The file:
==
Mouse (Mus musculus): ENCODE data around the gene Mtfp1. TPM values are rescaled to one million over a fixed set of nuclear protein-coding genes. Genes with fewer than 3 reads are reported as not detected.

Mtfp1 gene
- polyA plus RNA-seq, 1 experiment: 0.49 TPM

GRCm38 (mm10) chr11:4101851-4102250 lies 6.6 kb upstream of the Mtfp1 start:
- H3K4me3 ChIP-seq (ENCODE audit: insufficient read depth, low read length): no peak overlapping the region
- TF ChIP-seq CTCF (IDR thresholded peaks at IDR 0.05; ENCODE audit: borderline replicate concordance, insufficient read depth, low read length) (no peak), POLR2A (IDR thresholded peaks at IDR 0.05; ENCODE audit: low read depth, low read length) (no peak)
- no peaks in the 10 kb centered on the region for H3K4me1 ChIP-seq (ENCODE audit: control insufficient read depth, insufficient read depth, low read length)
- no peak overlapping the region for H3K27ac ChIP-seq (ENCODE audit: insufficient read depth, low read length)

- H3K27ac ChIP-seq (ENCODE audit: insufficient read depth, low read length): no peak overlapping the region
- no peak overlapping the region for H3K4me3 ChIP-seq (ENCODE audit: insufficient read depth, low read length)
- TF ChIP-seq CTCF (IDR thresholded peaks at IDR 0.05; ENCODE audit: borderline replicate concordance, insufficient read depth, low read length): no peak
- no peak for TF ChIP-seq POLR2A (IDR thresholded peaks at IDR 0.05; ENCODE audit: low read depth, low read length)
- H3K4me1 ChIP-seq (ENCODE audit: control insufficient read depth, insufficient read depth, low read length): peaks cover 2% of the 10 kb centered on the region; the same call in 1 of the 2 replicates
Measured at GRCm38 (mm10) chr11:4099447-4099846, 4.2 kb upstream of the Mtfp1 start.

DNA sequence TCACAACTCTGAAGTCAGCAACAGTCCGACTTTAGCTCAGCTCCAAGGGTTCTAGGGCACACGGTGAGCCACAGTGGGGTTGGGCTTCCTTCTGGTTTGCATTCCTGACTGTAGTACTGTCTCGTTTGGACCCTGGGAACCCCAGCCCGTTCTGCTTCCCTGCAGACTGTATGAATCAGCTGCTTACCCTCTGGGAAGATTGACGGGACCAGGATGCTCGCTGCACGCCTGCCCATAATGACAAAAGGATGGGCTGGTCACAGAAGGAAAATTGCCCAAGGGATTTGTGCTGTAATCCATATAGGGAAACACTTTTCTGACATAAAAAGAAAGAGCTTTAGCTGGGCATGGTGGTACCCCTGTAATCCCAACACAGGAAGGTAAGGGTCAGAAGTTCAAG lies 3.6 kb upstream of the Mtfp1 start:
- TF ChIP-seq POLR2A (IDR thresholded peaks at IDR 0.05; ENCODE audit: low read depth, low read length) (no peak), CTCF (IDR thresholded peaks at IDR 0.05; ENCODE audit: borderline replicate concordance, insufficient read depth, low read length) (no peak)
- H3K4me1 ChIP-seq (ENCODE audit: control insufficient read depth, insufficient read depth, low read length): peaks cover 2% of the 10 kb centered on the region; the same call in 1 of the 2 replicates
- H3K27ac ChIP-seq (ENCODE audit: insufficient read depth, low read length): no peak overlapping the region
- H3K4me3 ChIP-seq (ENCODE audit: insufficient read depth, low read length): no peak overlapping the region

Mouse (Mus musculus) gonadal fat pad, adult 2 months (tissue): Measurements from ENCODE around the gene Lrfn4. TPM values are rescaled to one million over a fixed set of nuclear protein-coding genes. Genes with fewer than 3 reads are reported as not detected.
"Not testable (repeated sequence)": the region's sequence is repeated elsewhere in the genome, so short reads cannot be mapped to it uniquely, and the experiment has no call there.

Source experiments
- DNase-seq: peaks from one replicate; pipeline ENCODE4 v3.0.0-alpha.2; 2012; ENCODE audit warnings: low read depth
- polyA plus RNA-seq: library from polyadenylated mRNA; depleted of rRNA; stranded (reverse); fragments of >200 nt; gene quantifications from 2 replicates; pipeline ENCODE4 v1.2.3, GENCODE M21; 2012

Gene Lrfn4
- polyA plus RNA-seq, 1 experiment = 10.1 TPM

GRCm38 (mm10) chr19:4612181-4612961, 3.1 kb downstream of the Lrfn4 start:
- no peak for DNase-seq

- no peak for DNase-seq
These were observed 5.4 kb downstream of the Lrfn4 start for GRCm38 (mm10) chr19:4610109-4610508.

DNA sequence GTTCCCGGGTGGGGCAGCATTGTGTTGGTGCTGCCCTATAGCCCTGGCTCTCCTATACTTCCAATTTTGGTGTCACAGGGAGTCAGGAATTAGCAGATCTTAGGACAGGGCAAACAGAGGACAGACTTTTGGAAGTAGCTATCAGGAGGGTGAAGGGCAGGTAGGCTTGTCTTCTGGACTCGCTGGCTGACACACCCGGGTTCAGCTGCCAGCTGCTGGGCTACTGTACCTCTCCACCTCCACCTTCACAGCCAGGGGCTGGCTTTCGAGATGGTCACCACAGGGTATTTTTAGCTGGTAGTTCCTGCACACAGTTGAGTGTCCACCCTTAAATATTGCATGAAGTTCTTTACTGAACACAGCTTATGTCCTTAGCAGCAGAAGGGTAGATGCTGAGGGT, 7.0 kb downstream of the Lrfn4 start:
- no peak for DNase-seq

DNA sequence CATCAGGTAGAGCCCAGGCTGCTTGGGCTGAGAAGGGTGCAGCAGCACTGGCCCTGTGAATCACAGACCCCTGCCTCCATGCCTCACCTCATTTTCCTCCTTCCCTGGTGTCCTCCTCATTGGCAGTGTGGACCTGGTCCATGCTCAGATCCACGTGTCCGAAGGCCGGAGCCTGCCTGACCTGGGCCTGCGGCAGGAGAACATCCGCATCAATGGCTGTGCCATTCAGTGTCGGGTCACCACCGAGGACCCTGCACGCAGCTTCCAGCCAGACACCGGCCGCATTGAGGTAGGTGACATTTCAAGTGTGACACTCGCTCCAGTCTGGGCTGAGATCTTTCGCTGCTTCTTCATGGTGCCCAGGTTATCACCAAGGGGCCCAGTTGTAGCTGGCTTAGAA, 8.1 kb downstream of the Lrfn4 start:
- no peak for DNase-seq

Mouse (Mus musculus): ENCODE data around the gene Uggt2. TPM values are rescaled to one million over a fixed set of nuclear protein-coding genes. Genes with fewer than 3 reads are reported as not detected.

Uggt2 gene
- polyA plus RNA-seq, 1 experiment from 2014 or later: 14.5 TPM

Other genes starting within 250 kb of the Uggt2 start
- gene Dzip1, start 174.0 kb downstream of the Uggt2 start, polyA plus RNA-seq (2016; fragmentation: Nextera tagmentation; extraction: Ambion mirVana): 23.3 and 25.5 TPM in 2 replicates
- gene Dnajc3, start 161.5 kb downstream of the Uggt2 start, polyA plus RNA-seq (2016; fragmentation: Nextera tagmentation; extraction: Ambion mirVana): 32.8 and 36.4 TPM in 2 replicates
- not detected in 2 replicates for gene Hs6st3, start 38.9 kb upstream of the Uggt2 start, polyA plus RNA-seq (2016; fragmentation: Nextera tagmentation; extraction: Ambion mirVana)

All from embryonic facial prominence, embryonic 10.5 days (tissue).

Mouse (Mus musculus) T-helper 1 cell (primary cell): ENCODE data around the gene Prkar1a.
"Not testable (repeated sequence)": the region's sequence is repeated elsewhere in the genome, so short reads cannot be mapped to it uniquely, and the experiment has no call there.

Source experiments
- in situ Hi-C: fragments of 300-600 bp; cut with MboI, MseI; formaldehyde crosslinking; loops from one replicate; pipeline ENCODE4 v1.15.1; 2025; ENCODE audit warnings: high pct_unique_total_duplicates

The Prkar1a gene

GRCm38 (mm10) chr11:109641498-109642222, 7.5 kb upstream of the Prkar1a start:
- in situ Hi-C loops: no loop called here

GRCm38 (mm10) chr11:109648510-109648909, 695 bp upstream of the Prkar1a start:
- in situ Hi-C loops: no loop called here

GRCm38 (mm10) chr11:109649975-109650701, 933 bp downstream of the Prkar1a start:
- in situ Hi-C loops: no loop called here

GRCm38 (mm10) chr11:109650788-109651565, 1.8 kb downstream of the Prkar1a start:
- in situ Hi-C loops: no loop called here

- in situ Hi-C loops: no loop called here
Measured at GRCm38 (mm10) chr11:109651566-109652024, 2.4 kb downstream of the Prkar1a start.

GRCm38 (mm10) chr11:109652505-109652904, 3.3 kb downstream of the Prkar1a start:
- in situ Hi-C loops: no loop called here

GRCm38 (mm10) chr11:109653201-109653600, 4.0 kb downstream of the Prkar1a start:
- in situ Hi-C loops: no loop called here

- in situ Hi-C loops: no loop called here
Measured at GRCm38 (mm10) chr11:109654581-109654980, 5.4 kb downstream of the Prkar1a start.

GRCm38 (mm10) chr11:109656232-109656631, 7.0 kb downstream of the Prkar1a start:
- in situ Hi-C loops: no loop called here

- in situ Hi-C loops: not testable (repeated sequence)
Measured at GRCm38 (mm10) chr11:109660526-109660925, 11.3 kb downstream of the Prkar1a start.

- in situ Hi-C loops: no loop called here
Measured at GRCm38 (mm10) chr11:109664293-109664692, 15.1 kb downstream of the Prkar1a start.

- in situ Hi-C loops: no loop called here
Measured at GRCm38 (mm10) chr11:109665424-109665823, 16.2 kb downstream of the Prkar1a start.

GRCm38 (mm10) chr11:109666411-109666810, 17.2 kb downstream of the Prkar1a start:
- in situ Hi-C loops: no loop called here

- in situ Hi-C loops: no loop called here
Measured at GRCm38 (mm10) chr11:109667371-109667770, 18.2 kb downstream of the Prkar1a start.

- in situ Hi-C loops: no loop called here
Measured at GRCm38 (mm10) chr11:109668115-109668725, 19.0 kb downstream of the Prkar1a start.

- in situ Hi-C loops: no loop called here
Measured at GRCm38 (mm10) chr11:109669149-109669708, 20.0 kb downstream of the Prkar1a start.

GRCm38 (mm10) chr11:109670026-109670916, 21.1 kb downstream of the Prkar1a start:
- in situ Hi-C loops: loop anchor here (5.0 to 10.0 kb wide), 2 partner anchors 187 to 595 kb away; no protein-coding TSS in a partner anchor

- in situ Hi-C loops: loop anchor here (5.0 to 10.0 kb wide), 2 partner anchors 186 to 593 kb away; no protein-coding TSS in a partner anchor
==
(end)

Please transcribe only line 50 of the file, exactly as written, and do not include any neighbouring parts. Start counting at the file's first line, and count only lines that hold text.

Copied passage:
GRCm38 (mm10) chr11:109648510-109648909, 695 bp upstream of the Prkar1a start: